It took a growing mountain of home hacking horror stories going viral, but Google on Wednesday finally took action by telling their customers to stop messing everything up. Read More >>

google
A Google Engineer Discovered a Vulnerability Letting Him Take Control of Keycard-Controlled Doors

A Google engineer discovered a vulnerability in the third-party system controlling access to doors across its campus in Sunnyvale, California, and took the opportunity to prove that he could bypass any RFID keycard-operated lock in the facility, Forbes reported on Monday. Read More >>

technology
There’s a New Resource List for Domestic Abuse Victims Targeted Through the Internet of Things

Last month, the New York Times published a report detailing ways in which domestic abusers have weaponised smart home technology, exploiting devices such as internet-connected doorbells, speakers, and thermostats to harass their partners. This month, a research team at University College London published a resource list for victims of domestic abuse, specifically through the exploitation of the internet of things. Read More >>

security
Smart Home Security Camera Sends Footage to Wrong Person, Is Maybe Not So Smart After All

Internet-connected devices are known for having their fair share of security issues — especially when it comes to cameras. But here’s a new one: the BBC reported this week that a smart home security camera started sending video clips to the wrong person. Read More >>

giz asks
Is the VR Universe in Ready Player One Possible?

In 2018, nearly everything is in place for a descent into a Ready Player One-style dystopia. The way things are going, we should be destitute and beaten down by climate change long before the 2040s. All we’re missing, for now, is the technology. People are already more than happy to spend huge percentages of their lives hooked up to alternate realities (social media, MMO games, binged television) but these are all rudimentary compared to Ready Player One’s immersive, hyper-lifelike OASIS VR universe. Those looking to escape the grim, cash-squeezed drudgery of day-to-day life through fully-immersive VR will have to wait, for now, until someone invents a way to get 75% of the country’s population on the same platform. Read More >>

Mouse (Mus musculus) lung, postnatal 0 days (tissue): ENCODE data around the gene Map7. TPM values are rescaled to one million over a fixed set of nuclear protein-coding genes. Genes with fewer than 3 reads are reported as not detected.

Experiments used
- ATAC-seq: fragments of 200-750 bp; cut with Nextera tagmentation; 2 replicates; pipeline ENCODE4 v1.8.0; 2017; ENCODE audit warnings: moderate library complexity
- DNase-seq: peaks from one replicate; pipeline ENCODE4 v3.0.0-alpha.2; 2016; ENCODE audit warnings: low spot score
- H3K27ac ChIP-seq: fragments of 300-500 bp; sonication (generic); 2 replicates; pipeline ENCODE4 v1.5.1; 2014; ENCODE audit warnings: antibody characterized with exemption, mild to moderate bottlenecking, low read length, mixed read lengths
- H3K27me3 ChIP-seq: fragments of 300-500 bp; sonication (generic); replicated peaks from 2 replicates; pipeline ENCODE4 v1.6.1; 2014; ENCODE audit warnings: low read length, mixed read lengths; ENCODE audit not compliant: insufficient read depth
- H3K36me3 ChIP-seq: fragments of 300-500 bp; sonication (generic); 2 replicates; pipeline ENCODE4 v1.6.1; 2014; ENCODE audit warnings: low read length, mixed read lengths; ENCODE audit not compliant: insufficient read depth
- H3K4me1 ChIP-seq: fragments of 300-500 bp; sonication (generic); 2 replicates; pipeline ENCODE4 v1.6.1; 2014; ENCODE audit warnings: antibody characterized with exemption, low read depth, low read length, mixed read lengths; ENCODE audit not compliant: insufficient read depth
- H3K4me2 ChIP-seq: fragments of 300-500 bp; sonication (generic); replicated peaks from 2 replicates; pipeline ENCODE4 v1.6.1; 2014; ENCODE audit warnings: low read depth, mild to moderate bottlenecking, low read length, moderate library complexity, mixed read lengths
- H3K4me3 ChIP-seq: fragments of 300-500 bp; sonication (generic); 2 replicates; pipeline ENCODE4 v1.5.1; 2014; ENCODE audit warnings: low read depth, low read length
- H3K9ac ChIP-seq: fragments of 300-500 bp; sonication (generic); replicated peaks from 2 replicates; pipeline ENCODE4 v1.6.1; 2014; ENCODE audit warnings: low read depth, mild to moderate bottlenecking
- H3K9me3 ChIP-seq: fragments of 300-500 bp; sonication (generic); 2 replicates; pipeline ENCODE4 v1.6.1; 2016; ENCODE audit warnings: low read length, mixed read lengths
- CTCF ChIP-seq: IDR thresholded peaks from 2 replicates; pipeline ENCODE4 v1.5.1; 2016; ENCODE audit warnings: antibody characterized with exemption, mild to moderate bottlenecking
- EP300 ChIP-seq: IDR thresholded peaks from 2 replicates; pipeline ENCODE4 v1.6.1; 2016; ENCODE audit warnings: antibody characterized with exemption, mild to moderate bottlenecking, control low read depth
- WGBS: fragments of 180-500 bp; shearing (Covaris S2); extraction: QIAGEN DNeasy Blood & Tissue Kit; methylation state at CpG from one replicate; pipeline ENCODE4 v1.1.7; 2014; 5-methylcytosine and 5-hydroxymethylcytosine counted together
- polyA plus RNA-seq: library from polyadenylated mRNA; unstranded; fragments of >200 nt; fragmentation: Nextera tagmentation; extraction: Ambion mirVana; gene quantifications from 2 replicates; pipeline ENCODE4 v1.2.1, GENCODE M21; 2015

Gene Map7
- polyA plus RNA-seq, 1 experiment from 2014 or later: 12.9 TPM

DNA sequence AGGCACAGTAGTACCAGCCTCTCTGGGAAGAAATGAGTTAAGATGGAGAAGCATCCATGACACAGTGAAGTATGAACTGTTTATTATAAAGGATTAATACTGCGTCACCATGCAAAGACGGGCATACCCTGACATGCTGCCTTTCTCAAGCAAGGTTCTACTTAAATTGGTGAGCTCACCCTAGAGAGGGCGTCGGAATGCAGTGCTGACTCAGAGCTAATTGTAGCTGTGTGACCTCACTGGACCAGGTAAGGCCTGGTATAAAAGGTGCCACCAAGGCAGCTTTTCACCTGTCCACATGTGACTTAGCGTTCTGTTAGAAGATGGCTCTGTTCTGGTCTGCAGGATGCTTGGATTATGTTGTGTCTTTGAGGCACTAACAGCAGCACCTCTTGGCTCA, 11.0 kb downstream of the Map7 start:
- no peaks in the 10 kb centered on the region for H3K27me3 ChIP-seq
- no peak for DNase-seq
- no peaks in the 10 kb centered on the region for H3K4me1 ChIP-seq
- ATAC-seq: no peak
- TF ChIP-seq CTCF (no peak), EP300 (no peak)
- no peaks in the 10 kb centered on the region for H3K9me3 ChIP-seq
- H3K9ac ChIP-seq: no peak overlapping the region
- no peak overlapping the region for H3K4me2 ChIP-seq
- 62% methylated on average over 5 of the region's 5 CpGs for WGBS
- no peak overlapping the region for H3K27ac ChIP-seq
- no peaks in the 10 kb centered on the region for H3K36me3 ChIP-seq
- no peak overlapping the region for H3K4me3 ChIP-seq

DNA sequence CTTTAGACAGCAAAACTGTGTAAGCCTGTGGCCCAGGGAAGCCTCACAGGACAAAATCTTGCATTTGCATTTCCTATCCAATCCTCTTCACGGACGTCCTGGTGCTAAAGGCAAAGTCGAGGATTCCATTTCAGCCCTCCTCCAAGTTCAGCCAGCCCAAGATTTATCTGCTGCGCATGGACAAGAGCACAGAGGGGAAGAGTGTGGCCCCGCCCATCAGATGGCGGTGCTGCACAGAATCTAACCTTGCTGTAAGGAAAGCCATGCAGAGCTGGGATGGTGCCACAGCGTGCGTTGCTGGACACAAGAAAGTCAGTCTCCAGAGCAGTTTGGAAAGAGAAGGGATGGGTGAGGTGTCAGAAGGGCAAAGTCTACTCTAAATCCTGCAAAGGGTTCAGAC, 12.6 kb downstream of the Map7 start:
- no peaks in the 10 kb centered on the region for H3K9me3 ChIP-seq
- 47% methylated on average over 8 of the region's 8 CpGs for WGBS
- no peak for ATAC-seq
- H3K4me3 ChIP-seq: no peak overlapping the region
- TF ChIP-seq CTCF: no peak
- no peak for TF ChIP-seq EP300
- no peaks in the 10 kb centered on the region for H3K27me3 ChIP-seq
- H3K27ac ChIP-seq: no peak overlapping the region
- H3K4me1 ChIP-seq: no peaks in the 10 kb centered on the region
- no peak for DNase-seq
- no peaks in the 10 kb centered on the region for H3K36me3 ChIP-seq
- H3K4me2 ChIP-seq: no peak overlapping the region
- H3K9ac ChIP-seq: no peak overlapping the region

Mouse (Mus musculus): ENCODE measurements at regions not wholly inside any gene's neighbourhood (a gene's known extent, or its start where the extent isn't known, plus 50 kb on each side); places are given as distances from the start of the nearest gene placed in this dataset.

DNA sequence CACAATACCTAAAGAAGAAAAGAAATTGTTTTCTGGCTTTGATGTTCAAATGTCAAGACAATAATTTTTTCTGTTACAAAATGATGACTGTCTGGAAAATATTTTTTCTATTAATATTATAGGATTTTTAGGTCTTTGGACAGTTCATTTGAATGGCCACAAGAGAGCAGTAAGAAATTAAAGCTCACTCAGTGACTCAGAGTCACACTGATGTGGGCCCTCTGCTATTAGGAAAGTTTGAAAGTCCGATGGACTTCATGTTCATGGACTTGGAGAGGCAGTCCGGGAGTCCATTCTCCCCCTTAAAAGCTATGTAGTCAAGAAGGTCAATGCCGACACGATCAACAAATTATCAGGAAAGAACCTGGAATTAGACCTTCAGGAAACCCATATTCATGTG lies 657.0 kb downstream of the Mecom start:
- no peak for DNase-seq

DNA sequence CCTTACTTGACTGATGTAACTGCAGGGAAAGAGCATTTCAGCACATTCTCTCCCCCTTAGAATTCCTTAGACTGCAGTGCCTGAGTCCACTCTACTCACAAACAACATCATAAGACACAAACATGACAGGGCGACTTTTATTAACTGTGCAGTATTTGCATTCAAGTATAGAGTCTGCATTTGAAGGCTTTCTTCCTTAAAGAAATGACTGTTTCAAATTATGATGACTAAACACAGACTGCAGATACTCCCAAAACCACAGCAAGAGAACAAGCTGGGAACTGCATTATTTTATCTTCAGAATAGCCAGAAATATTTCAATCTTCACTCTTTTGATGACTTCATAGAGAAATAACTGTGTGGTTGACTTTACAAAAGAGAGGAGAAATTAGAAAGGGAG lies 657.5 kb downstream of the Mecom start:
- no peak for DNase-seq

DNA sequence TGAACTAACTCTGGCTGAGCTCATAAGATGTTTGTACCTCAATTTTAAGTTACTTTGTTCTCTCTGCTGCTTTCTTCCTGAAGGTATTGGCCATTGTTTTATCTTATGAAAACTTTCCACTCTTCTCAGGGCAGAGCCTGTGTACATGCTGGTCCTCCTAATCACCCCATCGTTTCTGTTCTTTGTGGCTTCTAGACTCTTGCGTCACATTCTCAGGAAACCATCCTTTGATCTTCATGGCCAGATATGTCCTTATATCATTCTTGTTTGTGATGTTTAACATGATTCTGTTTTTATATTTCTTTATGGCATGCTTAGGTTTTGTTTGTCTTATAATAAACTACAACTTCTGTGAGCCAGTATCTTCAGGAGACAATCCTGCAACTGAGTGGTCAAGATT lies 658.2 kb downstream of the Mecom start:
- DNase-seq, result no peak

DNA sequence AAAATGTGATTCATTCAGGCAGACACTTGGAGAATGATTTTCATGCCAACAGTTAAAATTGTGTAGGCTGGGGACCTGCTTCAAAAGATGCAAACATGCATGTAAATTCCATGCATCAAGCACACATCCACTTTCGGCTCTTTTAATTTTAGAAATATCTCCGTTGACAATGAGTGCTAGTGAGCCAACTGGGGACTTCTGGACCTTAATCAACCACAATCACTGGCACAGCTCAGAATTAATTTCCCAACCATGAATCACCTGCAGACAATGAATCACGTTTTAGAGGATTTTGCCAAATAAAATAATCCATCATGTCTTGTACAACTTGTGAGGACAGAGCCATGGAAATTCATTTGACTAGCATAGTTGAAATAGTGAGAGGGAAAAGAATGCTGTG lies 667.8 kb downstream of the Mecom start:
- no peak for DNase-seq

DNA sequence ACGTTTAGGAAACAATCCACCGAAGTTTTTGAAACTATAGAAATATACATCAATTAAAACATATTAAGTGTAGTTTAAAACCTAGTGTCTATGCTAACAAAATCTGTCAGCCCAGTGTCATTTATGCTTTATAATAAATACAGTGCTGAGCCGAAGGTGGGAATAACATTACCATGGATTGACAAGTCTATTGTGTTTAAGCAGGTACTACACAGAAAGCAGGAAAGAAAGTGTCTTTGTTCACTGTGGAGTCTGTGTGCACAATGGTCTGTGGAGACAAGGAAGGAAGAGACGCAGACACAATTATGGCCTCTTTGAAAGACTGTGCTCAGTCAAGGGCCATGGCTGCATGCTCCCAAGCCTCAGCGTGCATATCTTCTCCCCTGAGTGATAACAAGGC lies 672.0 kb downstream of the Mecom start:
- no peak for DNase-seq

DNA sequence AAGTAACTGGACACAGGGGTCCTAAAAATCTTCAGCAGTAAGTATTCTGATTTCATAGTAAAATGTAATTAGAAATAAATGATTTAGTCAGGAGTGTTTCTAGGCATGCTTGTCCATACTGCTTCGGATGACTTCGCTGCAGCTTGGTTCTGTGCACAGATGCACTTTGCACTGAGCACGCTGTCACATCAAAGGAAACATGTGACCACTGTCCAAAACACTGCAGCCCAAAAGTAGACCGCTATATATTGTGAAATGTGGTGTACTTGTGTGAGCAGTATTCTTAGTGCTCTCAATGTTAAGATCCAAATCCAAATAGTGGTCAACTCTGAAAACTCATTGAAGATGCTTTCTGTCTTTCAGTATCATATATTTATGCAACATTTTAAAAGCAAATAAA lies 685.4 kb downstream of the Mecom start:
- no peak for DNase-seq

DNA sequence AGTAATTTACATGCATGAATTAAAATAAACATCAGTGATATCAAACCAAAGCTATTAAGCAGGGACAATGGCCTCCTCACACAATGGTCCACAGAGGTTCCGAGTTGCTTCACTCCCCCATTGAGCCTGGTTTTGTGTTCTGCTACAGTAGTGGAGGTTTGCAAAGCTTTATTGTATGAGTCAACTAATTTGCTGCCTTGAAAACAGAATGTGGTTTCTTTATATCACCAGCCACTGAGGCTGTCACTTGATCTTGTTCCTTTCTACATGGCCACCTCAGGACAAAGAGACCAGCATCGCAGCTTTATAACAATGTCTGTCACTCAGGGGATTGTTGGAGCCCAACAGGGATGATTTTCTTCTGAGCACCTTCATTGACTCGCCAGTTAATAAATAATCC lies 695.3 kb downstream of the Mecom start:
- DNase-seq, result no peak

privacy
Your Smart Home Is Spying on You. Here’s How to Spy Back.

After Gizmodo’s investigation into the data smart homes expose about our lives, many of you asked how you could monitor the digital emissions from your own homes. Well, you’re in luck. Read More >>

rant
Less Internet, Please

Remember when surfing the web was a treat? A delicacy, almost. You’d fire up the whatever-kilobaud modem and start the pay-per-minute meter running and read about politics or whatever. A fun time. That’s no longer the case, and I’m honestly rotting from overexposure to the online. Read More >>

science
The History of Wireless Everything

Halfway between Brooklyn and Montauk, a steel cupola propped up on wooden legs once looked out over the Long Island Sound and beyond the horizon. Built in the first years of the 20th century, Wardenclyffe Tower served as the centrepiece of a real-life mad scientist’s laboratory. Lever pulling, lightning bolts, maniacal laughter—this is where that sort of thing was supposed to happen. And it almost did. Read More >>